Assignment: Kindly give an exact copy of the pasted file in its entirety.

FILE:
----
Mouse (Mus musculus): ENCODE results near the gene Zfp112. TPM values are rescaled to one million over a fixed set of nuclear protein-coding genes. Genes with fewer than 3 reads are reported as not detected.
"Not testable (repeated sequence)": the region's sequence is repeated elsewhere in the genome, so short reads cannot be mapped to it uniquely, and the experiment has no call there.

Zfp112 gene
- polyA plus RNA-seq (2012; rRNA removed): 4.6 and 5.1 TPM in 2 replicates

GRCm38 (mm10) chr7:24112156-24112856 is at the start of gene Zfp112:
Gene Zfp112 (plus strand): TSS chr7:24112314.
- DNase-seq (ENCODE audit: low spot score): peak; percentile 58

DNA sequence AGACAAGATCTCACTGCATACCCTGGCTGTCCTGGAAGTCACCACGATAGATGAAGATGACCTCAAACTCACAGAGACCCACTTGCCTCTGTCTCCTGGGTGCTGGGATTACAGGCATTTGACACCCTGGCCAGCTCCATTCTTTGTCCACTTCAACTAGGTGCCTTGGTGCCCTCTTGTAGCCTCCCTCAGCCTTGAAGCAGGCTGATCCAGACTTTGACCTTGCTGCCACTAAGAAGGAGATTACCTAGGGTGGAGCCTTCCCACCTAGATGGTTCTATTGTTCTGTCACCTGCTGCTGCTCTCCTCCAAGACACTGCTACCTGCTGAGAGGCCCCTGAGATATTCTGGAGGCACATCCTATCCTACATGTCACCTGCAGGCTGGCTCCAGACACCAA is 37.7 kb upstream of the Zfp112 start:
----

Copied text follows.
Mouse (Mus musculus): ENCODE results near the gene Zfp112. TPM values are rescaled to one million over a fixed set of nuclear protein-coding genes. Genes with fewer than 3 reads are reported as not detected.
"Not testable (repeated sequence)": the region's sequence is repeated elsewhere in the genome, so short reads cannot be mapped to it uniquely, and the experiment has no call there.

Zfp112 gene
- polyA plus RNA-seq (2012; rRNA removed): 4.6 and 5.1 TPM in 2 replicates

GRCm38 (mm10) chr7:24112156-24112856 is at the start of gene Zfp112:
Gene Zfp112 (plus strand): TSS chr7:24112314.
- DNase-seq (ENCODE audit: low spot score): peak; percentile 58

DNA sequence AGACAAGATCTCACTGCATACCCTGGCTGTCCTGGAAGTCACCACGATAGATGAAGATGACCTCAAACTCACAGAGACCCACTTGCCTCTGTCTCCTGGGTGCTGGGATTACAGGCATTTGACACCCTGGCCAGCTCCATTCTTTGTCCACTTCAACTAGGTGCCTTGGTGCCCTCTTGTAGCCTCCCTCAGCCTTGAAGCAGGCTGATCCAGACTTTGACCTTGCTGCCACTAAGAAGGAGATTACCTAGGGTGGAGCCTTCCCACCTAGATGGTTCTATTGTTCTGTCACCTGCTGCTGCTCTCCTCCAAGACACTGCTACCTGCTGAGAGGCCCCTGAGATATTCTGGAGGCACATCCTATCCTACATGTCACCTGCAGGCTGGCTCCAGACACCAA is 37.7 kb upstream of the Zfp112 start: